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Certain cells in the nervous system (neurons) must rapidly convert surrounding chemical information into electrical signals. This is generally mediated by ligand-gated ion channels, proteins in the cell membrane that in response to chemical stimuli open an intrinsic channel, allowing the selective passage of electrolytes across the cell membrane.
Through this rapid chemo-electric signaling, ligand-gated ion channels – or receptors – make indispensable contributions to animal development and physiology and constitute important pharmacological targets. We use electrophysiological experiments, chemical biology, and molecular phylogenetics to dissect receptor function and evolution.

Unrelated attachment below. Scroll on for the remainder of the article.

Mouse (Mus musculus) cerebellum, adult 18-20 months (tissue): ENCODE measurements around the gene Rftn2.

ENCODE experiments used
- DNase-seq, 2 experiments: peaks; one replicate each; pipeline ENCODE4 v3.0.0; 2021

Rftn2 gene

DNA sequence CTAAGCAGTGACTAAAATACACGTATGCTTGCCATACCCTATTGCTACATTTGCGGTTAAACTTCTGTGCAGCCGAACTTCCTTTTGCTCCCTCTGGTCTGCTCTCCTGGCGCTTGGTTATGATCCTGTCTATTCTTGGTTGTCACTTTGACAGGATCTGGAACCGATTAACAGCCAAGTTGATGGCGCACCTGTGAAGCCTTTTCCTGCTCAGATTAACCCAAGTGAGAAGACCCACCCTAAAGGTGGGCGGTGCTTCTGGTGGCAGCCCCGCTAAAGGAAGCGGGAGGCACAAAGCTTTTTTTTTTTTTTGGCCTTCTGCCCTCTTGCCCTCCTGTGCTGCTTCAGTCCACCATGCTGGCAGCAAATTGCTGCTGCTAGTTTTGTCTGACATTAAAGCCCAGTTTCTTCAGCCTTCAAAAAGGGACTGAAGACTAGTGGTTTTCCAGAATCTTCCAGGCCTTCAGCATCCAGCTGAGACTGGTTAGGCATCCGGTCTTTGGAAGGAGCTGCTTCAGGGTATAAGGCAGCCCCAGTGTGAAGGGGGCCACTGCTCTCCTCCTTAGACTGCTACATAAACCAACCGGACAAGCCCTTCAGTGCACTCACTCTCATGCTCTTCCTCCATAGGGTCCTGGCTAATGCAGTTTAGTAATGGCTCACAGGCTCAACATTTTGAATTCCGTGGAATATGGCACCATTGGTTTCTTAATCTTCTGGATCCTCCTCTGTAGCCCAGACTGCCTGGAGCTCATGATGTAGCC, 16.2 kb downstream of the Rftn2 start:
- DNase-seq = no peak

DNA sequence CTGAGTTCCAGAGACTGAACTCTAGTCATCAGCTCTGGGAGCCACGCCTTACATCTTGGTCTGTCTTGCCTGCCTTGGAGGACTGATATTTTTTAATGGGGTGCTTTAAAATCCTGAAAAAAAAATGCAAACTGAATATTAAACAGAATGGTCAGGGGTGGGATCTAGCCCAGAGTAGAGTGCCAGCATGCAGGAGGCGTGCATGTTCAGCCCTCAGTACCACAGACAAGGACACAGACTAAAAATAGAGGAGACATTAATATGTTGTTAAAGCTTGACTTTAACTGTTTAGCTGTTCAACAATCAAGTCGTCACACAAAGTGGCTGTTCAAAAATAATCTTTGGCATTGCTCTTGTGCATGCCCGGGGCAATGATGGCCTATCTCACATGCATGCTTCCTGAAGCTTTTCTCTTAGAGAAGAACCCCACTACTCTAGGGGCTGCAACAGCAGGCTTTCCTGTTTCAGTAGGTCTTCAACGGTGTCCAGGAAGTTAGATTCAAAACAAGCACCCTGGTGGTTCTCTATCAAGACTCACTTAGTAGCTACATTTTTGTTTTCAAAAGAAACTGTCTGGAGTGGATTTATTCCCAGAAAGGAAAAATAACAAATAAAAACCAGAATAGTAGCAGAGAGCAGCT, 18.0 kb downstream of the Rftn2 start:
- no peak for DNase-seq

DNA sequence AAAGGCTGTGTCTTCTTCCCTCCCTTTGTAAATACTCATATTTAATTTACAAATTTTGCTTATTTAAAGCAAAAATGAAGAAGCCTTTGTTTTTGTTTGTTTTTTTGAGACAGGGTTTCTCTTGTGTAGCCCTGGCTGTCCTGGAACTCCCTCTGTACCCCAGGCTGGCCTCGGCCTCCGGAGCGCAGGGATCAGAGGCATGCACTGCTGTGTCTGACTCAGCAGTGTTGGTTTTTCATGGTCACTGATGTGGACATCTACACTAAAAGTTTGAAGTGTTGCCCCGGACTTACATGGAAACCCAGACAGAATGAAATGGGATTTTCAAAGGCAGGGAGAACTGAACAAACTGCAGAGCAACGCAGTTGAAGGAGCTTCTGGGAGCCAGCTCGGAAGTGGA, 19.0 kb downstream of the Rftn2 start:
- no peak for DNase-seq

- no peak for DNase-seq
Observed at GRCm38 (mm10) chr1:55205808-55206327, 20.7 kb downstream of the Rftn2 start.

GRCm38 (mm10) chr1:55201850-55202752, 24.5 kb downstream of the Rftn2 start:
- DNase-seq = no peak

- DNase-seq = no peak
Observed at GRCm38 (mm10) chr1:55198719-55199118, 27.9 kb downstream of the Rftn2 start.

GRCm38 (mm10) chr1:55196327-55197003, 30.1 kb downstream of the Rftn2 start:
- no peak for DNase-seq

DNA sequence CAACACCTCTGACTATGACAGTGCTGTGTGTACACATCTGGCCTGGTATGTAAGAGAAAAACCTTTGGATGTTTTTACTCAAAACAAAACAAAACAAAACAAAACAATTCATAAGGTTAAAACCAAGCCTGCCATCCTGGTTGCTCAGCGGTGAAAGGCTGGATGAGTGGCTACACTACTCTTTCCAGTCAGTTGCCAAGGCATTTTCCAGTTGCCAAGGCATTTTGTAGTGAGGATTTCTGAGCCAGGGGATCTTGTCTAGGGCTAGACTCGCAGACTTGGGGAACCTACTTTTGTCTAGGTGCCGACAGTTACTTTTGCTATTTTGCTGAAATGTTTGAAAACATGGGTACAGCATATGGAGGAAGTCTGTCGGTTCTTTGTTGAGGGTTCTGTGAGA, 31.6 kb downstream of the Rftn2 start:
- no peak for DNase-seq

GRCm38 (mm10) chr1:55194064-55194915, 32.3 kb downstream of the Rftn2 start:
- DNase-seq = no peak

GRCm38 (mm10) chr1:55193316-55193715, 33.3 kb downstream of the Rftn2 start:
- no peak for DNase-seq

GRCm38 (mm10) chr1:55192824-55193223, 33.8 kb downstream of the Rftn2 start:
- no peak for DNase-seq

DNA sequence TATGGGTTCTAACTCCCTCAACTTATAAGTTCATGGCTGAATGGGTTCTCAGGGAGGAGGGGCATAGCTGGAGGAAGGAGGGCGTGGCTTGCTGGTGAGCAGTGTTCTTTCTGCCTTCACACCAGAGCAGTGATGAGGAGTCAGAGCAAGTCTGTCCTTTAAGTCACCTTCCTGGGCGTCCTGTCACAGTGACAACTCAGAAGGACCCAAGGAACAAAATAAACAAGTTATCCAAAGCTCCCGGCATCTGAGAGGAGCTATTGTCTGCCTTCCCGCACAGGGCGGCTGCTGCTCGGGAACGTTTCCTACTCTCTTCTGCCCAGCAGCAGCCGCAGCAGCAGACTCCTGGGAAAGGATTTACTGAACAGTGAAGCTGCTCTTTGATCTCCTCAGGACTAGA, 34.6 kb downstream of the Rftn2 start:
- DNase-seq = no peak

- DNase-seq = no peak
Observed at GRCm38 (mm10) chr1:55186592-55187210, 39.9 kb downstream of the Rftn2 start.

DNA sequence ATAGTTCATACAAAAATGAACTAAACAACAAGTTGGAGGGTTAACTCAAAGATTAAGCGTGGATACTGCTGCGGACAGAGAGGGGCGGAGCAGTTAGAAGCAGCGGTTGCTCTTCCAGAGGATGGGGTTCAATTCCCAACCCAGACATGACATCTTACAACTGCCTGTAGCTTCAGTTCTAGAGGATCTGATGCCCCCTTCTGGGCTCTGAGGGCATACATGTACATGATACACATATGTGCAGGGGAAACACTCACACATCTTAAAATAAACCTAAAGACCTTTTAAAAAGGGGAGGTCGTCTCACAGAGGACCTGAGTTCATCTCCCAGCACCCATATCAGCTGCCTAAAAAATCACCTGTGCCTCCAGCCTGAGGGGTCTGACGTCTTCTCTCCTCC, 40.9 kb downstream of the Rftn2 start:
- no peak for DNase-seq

A major question we are pursuing is the evolution of excitatory neurotransmitter receptors in the nervous system. The chemical basis for the selective recognition of certain neurotransmitters by their receptors is not perfectly understood. We use cutting edge chemical biology together with comparative and evolutionary analyses to approach this question.
- 2018. Acid-sensing ion channels emerged over 600 Mya and are conserved throughout the deuterostomes. Proceedings of the National Academy of Sciences of the United States of America. 115: 8430-8435. doi: 10.1073/pnas.1806614115
- 2018. Acid-sensing ion channels emerged over 600 MYA and are conserved throughout the deuterostomes. Proceedings of the National Academy of Sciences of the United States of America. 8430-8435.